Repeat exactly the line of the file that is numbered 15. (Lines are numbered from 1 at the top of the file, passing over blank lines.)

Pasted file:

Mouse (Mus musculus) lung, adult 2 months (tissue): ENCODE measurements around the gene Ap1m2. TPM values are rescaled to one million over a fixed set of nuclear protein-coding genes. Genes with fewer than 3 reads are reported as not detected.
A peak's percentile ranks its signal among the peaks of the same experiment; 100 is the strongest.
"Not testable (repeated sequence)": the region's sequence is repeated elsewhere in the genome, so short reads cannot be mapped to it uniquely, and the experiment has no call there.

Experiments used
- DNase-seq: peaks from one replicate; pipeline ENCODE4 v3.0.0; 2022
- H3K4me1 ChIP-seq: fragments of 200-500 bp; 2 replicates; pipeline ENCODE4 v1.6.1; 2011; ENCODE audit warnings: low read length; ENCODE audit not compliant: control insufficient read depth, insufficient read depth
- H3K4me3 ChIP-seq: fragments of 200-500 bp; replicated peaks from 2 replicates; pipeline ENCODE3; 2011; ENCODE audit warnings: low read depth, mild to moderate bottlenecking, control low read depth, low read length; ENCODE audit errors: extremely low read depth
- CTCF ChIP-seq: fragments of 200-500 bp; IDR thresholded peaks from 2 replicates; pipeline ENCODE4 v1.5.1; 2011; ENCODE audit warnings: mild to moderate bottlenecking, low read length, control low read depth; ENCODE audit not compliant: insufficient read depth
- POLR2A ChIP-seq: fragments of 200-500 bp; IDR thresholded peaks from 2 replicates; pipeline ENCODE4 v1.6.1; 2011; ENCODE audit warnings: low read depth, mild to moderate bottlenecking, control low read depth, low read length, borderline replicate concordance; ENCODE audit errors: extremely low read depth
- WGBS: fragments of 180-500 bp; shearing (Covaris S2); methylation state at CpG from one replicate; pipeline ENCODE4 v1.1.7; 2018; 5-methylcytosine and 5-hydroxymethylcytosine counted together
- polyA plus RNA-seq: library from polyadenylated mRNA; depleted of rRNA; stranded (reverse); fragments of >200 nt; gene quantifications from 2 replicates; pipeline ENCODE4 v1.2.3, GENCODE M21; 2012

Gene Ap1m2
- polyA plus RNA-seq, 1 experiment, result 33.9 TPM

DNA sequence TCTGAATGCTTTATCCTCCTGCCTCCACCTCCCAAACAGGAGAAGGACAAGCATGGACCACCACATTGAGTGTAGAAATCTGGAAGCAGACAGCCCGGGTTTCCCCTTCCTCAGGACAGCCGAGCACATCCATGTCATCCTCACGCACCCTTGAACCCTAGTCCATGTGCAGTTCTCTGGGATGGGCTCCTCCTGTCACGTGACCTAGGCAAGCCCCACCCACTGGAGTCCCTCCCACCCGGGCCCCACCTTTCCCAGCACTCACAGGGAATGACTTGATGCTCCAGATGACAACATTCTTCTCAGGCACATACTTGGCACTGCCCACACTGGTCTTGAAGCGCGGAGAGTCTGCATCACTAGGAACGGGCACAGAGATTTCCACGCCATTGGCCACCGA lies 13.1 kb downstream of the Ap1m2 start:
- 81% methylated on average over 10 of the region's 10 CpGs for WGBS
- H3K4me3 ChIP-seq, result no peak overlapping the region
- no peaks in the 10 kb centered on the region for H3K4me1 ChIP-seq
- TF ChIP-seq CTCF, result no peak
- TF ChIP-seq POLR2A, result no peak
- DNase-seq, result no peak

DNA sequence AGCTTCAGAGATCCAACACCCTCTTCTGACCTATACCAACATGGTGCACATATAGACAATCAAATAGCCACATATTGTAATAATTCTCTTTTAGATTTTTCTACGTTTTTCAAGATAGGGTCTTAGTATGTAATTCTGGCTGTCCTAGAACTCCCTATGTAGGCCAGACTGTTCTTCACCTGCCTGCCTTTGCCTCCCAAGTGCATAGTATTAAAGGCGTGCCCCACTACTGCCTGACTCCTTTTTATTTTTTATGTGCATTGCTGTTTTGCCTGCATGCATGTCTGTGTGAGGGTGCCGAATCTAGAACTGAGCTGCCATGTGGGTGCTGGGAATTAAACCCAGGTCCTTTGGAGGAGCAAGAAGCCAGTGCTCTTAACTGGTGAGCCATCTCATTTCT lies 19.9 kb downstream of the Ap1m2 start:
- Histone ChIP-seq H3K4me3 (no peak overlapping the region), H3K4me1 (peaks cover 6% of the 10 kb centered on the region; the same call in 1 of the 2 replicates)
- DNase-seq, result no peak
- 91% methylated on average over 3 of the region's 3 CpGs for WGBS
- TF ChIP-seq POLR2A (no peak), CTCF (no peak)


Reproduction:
- 81% methylated on average over 10 of the region's 10 CpGs for WGBS